This is where the study comes in. Until now, the transfer of quantum data, apart from free space, was limited to custom multimode fibre. These present at least two problems: transfers have been limited to less than one meter after which distortion can occur and; if viable, an entire network would need to be built at a significant cost. However, in this study the scientists say they can achieve this using existing networks which transfer information much easier over long distances.
“We demonstrate the transport of multidimensional entangled states down conventional single-mode fiber (sic) (SMF),” reads the study. “Our approach is a compromise that reaps the benefits of multiple states while allowing immediate deployment across legacy networks.” In essence, it is the deployment of tomorrow’s technology on today’s infrastructure.
Here’s how they did it. The team sent a polarised photon — a light particle — down the 250 meter fibre line. The photon is polarised because conventional fibre is limited to two dimensional coding, or ‘1’ and ‘0’. That photon is entangled with another photon, which stayed behind in the lab. This particle can assume multi-dimensional patterns as it is in free space.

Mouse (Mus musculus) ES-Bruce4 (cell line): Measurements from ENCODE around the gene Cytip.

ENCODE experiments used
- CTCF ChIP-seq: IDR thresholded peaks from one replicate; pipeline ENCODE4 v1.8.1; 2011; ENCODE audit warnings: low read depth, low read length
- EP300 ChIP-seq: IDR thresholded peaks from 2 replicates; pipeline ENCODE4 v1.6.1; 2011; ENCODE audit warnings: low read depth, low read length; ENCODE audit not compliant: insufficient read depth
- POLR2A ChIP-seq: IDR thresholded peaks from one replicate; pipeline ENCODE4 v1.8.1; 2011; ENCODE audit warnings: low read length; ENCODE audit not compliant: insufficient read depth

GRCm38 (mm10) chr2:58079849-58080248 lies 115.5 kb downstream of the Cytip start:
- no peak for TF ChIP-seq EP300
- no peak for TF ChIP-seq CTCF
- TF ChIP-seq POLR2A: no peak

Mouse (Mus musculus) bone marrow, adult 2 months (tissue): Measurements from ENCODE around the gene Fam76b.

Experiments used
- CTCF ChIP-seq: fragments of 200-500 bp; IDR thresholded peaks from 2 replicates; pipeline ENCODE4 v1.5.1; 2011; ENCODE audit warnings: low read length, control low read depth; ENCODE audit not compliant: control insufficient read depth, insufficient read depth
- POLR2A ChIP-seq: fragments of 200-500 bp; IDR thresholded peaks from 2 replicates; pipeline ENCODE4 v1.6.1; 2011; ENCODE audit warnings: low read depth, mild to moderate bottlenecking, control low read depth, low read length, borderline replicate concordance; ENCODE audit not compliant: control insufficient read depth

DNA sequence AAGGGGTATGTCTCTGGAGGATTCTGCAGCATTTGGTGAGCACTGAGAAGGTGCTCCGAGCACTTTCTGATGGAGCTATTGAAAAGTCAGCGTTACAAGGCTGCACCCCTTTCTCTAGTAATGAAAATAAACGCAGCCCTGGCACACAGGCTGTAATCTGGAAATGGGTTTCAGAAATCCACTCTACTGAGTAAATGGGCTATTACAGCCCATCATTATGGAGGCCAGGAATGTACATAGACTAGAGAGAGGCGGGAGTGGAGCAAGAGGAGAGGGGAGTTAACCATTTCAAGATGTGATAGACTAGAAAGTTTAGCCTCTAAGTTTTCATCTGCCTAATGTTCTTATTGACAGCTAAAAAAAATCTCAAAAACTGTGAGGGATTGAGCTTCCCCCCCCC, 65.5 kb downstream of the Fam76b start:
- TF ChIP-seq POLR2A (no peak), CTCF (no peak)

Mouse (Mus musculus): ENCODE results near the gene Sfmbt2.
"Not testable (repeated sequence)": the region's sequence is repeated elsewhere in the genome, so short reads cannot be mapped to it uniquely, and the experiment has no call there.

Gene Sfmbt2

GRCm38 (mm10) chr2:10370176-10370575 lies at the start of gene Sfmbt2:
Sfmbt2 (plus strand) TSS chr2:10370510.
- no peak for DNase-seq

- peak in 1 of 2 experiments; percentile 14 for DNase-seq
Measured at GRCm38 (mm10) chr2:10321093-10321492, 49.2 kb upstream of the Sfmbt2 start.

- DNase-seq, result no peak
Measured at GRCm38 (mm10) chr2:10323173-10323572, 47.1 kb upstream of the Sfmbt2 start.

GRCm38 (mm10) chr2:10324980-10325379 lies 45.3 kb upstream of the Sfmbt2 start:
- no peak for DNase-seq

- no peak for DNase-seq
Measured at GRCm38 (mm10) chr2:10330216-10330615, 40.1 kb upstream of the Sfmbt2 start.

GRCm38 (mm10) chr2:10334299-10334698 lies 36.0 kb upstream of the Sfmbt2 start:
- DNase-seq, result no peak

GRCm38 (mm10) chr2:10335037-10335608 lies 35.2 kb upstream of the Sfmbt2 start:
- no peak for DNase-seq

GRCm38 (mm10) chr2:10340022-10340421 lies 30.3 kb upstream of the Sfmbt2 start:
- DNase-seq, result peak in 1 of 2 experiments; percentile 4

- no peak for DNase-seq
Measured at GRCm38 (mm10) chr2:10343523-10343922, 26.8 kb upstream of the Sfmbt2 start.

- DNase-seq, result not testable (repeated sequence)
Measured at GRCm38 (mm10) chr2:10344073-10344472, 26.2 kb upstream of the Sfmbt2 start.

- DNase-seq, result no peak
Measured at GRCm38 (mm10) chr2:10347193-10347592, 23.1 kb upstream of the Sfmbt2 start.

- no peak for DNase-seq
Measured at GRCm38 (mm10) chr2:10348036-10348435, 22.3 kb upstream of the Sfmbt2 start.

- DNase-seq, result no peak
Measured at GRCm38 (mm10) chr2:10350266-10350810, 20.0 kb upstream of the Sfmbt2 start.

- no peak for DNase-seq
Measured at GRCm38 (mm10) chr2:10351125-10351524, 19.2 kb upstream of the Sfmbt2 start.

Quantum entanglement — which is not limited to the laws of classical physics — is when the particles are linked in such a way that whenever an action is performed on one, it affects the state of the other — regardless of the distance between them. This is referred to as ‘teleportation’, or as Albert Einstein called it — “spooky action at a distance”.
Because the two photons are entangled the polarised photon can be manipulated by changing the properties of its partner in free space. “What we did is to take polarized photons and entangle them with another photon’s property that is high-dimensional,” Isaac Nape, a PhD student involved in the research told Business Day. Those high-dimensions are in part what separates quantum from classical technology as it allows for an increase in the rate at which data is transferred.